Just as the sun blacked out, the cow elk quieted down, and I crawled into my sleeping bag, perhaps breathing the same night air as a brand new elk calf and her Mama. I felt peaceful.
I woke to rain, made black tea and sipped it from my sleeping bag, watching the clouds cap off the valley.
I hiked out (now up 2000 feet in 2 miles) in the rain, feeling pulled by the little family waiting for me 7 miles away.
It rained all the next day (except when it snowed), and with each hour of tent confinement the kids reached greater levels of infectious hilarity. They’d stand up wearing sleeping bags like upright cocoons and roam blindly around the tent falling into each other, or quiz each other respectively, on horses and airplanes. (Ok, what’s a fetlock, Col? Um, I don’t know…What’s the rear stabilizer, Rosie?)
Dutch oven birthday cake.
By the campfire, Dan and the kids sang me their (weeks in the making, self-written) rendition of the song, “Mama,” sung to the tune of “Lola,” by the Kinks. I laughed and cried while rain tapped out a beat on our tarp and gratitude became the blood coursing my veins. (“Boys will grow up, and girls will grow up. It’s a long, sad, happy, short, muddled up trip, including MAMA, M-A-M-A…”)
Back home, on my actual birthday I requested a walk alone with each family member. Col held my hand for the entire hour, while we discussed Harry Potter as the hero’s journey. Rose and I tested every neighborhood iris for sniffirifficness, and Dan and I walked along the rain-swollen Animas River, discussing how our lives are filled with blessings, top to bottom, and how in the wild swirl of life, we’re living precisely in the sweet spot. (And then Dan threw out my hiking boots.)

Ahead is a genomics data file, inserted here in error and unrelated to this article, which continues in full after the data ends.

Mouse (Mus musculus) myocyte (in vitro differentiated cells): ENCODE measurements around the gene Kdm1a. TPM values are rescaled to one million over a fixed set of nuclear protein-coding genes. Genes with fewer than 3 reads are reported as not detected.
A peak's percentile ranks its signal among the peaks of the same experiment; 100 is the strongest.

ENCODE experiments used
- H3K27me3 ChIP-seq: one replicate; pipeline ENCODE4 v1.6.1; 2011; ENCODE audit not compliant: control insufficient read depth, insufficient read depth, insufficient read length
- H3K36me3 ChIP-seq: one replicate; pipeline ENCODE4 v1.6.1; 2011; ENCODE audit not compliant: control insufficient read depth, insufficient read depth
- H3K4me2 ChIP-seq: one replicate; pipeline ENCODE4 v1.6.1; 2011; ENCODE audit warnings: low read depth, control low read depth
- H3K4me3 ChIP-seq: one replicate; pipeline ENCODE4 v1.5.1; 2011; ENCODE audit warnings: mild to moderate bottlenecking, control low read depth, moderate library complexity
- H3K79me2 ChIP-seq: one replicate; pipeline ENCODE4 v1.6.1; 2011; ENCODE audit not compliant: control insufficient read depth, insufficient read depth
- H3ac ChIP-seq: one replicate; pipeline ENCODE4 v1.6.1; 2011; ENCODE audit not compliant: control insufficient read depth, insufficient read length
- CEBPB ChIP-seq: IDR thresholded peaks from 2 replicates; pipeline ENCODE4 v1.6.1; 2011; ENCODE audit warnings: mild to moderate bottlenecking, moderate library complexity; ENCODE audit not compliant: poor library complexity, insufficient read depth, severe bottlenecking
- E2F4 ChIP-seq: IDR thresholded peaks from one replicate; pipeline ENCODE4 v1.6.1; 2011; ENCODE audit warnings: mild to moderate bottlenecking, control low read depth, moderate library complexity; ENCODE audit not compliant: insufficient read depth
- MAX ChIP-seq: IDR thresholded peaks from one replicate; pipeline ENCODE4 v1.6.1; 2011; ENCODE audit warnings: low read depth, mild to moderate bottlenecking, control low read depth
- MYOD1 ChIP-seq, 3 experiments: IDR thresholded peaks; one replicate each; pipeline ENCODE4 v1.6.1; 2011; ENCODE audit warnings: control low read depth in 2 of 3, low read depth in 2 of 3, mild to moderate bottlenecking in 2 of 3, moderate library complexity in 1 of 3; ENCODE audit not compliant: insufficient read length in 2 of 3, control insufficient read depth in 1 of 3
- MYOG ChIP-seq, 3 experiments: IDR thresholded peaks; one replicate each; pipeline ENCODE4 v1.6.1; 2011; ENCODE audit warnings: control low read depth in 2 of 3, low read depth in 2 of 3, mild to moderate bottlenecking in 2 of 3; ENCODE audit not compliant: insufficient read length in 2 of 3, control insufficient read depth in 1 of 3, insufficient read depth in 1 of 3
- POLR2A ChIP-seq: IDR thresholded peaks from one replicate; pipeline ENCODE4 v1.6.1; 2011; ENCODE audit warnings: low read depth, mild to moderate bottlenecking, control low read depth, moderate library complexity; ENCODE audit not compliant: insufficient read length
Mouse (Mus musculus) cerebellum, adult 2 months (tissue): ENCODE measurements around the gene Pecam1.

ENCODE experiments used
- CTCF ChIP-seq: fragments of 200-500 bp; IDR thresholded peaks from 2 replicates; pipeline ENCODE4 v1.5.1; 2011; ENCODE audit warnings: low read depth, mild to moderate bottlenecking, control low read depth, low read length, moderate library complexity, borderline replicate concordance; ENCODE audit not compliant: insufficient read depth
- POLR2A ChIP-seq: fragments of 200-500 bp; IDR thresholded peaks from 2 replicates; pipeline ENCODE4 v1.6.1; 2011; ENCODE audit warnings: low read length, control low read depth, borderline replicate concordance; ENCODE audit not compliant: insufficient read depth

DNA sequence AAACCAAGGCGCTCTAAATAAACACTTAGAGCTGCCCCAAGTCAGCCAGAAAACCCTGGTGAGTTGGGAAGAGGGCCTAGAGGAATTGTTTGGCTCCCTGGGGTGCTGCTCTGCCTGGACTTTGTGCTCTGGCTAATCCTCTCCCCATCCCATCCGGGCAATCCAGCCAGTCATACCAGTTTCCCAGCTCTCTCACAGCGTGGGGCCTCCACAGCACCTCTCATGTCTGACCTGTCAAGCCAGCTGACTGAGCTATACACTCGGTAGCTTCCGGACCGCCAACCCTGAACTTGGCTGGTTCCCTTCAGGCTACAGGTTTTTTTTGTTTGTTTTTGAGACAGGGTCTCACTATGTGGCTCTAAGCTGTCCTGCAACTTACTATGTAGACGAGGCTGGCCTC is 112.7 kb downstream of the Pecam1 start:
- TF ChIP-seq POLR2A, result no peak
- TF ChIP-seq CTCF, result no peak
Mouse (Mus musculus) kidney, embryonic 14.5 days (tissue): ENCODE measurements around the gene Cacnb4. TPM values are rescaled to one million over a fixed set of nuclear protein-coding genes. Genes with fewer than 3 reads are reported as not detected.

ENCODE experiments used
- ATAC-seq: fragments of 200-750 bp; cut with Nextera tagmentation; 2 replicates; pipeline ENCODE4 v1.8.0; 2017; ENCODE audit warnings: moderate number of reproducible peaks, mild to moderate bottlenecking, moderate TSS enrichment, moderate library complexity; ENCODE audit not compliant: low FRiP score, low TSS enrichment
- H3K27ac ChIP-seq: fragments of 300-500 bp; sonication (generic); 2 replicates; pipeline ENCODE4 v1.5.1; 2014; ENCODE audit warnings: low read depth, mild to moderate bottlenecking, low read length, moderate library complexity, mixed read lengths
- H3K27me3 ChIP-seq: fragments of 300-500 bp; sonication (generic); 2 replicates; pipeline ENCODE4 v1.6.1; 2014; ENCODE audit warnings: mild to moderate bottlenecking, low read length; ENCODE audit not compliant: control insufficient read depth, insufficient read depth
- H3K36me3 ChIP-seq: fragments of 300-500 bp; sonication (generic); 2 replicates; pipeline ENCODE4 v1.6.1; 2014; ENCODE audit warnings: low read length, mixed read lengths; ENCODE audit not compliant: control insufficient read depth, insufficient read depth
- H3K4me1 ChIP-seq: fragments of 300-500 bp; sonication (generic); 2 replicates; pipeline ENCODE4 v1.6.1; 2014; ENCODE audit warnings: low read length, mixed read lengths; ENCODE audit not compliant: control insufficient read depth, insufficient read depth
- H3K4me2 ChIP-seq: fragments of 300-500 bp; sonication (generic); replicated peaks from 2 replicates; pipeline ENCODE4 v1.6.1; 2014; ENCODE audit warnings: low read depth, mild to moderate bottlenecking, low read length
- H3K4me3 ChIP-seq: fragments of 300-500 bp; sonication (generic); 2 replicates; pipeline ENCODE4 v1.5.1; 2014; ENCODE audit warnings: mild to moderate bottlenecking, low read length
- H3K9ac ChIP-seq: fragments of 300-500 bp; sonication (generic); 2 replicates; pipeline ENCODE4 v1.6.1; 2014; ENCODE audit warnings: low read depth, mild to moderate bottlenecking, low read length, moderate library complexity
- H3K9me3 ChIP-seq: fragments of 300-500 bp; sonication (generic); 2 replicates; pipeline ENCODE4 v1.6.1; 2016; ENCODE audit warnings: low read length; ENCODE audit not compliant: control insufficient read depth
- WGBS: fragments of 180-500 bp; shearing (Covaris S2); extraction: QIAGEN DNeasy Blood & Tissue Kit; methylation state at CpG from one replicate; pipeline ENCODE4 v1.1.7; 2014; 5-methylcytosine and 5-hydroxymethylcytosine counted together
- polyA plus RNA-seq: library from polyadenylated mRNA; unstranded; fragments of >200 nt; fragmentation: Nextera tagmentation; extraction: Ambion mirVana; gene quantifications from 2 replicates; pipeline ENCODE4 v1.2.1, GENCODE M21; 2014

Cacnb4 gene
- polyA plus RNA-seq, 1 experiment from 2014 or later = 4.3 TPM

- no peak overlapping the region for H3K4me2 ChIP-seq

sung to the tune of Lola
We camp all summer and snuggle all night
Reading H.P. by flashlight
You picked me up, and sat me on your knee
Said dear kid, “Don’t you want milky?”
On the occasion of my upcoming birthday (40 + approx @%*!!), I’m heading out on a solo backpacking trip.
During the day, when I think about my trip, I’m all: Wild plants! Connecting with the blessings of nature! Waking up to bird song! Slowing way down! The mental clarity that comes from being alone in the woods! Feeling the power of my own two legs! At night when the doubts come knocking on my cranial door, I have a little mantra I repeat about “peaceful nocturnal animals staying in their own areas.”
And really, the nighttime doubts and fears are more about the unknown (I’ve slept in the woods enough to know that wild animals really don’t want to visit my camp, except for one highly persistent mouse-type scurrying around under my tarp a couple summers ago). The unknown! It’s such a vast, amorphous and shifting little nightmare. And really, I’m onto myself. When the doubts whoosh in, I try to shine the light of awareness on them, catching them before they do too much unaccompanied sneaking around. “Hello there, fears!” I say really loudly, “I see you’re back. Take a number.”
But it’s daytime, so I’m excited again. Excited to experience the wild world directly, to get a glimpse into my own humanity as reflected back to me in an aspen forest, to get curious about the taste of columbine nectar, to loosen the reins of control, to simply walk, to love the rain without a roof (the weather forecast is fierce), or I don’t know, just to not have to share my bacon and chocolate for a few days. I’ve got my sleeping tarp, my rain poncho, one pot, one bowl, one spoon, a book (OK, two books – last night was like speed dating for bibliophiles, scrutinizing the first pages of five books I brought home from the library), a large helping of trust, and the sweetest family awaiting my return at a nearby campsite.